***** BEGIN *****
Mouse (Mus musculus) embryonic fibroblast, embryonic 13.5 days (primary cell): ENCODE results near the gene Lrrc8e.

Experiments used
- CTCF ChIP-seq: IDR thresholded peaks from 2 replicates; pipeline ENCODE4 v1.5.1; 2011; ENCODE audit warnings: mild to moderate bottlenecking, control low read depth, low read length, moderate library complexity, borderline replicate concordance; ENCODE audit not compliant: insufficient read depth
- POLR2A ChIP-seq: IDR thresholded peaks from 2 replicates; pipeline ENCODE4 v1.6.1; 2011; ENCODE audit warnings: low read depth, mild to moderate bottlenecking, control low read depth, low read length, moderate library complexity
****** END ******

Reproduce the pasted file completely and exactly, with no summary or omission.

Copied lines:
Mouse (Mus musculus) embryonic fibroblast, embryonic 13.5 days (primary cell): ENCODE results near the gene Lrrc8e.

Experiments used
- CTCF ChIP-seq: IDR thresholded peaks from 2 replicates; pipeline ENCODE4 v1.5.1; 2011; ENCODE audit warnings: mild to moderate bottlenecking, control low read depth, low read length, moderate library complexity, borderline replicate concordance; ENCODE audit not compliant: insufficient read depth
- POLR2A ChIP-seq: IDR thresholded peaks from 2 replicates; pipeline ENCODE4 v1.6.1; 2011; ENCODE audit warnings: low read depth, mild to moderate bottlenecking, control low read depth, low read length, moderate library complexity